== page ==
Some Things About OmniFocus

31 Dec 2015

A couple months ago, I made a big change in how I work. After three years of managing my tasks with Things, I switched to OmniFocus.

People love OmniFocus. People swear by OmniFocus. Yet somehow, my first day using it was a disaster. It turns out, OmniFocus is a bit like Photoshop: great to know, hard to learn. Given that, I wanted to share my little journey and some of the pits I fell into along the way.

Making the Switch

For three years I’d been managing my tasks with Things, and it was fine. I get things done on the Mac, and occasionally use the iOS app for quickly capturing a task or checking off shopping items. I don’t formally use GTD, but I’ve come to learn and appreciate its key principles. In particular, the idea of recording the next physical action towards your goal is priceless. “Learn React Native” doesn’t get done, but “Find and run a React Native sample project” does.

Anyway, Things was the first task app that ever stuck for me. I lived out of its Today view, which highlights tasks that are due or that you’ve chosen to do today, and lets you schedule tasks to appear in Today sometime in the future. This worked relatively well – for a while.

Over time though, my job got more complex, and I got better at logging what I needed to do. Eventually, the number of tasks I was managing outgrew Things’ workflow. I’d end up with these massive defer-bombs, where I’d wake up some days with 50 tasks in my Today view. It was getting too hard to focus on anything.

I needed an app to help me to focus on what’s important, and keep what’s not important out of the way. OmniFocus is recommended so often and so emphatically that it’s the natural next step. Omni also has a reputation as an excellent platform citizen on iOS and the Mac, unlike… some other apps.

I knew learning a new task app could be hectic, but I’m okay at computers, so I expected getting the hang of OmniFocus would take perhaps an afternoon. Unexpectedly, my productivity fell into a pit for a week. It was bad enough – and stressful enough – that I almost bailed on OmniFocus entirely. Luckily for me, I was set up to keep pushing forward: I had already paid for OmniFocus, I had tech support from Nigel here at Steamclock, and I had publicly announced that I was making the switch. So, I dug in.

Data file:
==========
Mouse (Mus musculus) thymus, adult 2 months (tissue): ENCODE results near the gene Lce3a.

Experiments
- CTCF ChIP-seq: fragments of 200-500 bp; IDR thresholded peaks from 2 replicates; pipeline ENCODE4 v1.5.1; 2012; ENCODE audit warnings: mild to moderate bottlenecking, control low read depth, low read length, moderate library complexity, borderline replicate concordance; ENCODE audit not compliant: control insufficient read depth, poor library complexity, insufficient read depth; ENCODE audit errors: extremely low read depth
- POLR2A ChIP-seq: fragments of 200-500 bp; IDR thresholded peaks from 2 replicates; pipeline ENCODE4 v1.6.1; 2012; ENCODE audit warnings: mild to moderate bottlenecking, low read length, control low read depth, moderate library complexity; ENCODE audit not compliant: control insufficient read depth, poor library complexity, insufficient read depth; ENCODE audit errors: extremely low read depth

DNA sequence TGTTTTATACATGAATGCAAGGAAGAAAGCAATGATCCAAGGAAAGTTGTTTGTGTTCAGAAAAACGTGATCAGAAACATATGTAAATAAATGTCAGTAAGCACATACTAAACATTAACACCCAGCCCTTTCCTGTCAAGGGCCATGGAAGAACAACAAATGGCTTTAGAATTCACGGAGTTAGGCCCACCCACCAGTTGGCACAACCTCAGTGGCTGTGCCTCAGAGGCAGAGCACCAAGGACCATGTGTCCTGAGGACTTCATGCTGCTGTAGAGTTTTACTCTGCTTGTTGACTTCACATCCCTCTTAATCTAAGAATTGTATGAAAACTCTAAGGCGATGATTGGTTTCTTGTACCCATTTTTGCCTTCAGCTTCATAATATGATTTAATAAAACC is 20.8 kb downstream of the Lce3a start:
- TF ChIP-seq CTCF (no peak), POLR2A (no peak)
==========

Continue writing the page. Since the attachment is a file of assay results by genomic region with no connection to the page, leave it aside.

Welcome to OmniFocus

On the surface, OmniFocus’s UI doesn’t seem so intimidating. There is no import from Things, which isn’t as bad as it sounds. You can actually drag a list of tasks from Things to a text editor, clean it up, and paste the lines into OmniFocus to re-create them which works okay. Initial input only took an hour.

Once I got my tasks in though, I had a fairly serious problem: OmniFocus now held 500 long-term tasks, 45 short-term tasks, and 5 urgent tasks mixed together in its opaque and mysterious puzzlebox. The only task I knew was important was “Tame OmniFocus”. Panic ensued.

I started with my inbox, which looked like some kind of Superfund site. Even though I’d put most of the tasks into projects, hundreds of them stayed in my inbox. In Things, inbox items go away as soon as you give them a defer date or a project. By default though, OmniFocus’ inbox items only go away if you give them a project AND a context AND click “Clean Up”. Deferring them initially does “nothing” since the default view is All, which shows deferred items.

Let’s talk about views for a second. Each perspective in OmniFocus has a View menu. There’s also the usual menu called View, but this is a different thing, also called View, but it’s not in the menu bar, even though a menu comes out of it. It’s a button called View, with a menu in it. It’s the thing with an eye on it, okay?

Anyway, this View menu button menu contains filter options, and occasionally also sort options. They reduce what you see in each list, which lets you focus on tasks that aren’t completed, deferred, or blocked. Changing these view settings will update the filter, but only for that Perspective, and by default it won’t save them. You’ll probably spend the first while confused why you’re seeing tasks you didn’t expect in any given list. Expert users rarely permanently change these settings, so the behaviour makes a sort of sense, it’s just poorly signalled in the UI.